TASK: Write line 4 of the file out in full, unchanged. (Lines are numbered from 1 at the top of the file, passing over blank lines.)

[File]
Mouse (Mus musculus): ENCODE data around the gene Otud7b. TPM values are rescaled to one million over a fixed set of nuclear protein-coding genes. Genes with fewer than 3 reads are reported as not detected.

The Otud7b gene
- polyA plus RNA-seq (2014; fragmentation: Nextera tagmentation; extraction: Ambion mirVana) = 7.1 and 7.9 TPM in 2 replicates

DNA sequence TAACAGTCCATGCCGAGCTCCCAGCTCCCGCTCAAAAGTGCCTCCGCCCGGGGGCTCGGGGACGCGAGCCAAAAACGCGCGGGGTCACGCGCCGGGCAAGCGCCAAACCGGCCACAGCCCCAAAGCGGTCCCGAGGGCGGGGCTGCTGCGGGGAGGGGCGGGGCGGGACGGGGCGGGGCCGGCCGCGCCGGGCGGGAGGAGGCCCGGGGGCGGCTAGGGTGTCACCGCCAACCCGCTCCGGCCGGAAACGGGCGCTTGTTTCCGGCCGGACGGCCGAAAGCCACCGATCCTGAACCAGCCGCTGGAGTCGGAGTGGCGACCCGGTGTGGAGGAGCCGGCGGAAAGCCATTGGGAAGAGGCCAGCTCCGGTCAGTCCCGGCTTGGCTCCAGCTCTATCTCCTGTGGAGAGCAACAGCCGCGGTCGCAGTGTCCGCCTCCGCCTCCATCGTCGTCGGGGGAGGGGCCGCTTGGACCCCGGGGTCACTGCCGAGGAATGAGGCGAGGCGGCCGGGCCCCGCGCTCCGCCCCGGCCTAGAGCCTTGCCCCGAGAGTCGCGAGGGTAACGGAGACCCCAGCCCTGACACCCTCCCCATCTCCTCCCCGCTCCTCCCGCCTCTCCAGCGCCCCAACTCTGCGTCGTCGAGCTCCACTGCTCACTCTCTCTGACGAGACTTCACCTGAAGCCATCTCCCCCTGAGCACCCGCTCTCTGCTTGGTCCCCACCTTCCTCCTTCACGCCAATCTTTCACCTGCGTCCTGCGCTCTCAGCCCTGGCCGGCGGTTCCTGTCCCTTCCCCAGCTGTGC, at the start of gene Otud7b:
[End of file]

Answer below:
DNA sequence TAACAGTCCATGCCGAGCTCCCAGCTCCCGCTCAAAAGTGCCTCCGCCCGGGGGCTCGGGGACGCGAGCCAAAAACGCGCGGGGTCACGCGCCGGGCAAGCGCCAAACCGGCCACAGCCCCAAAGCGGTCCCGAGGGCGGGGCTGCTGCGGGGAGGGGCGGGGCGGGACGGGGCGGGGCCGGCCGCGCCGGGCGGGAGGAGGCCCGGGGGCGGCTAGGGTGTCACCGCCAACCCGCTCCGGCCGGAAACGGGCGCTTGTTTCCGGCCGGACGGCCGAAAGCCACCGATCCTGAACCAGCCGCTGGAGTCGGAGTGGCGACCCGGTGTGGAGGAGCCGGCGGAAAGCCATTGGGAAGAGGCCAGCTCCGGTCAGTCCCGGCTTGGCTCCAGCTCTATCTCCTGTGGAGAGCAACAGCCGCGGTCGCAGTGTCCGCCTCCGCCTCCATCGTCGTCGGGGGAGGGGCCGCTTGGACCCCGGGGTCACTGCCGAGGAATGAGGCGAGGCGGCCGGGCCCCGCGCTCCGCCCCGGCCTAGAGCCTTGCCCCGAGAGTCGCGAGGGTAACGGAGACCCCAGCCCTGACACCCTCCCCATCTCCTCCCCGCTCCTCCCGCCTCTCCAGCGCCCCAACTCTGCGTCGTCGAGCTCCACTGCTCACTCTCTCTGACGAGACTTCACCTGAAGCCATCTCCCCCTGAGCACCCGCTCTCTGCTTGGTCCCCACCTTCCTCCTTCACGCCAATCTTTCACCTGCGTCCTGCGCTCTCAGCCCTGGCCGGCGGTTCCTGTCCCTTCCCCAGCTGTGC, at the start of gene Otud7b: